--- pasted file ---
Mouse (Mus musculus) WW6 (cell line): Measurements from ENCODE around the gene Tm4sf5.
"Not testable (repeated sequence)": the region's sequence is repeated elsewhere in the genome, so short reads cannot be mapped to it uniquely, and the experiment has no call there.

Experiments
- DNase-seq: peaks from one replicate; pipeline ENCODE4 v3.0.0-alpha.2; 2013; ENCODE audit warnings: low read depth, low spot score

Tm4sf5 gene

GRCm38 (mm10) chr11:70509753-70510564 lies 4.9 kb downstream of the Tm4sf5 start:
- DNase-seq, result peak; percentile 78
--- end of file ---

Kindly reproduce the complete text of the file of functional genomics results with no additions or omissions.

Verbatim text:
Mouse (Mus musculus) WW6 (cell line): Measurements from ENCODE around the gene Tm4sf5.
"Not testable (repeated sequence)": the region's sequence is repeated elsewhere in the genome, so short reads cannot be mapped to it uniquely, and the experiment has no call there.

Experiments
- DNase-seq: peaks from one replicate; pipeline ENCODE4 v3.0.0-alpha.2; 2013; ENCODE audit warnings: low read depth, low spot score

Tm4sf5 gene

GRCm38 (mm10) chr11:70509753-70510564 lies 4.9 kb downstream of the Tm4sf5 start:
- DNase-seq, result peak; percentile 78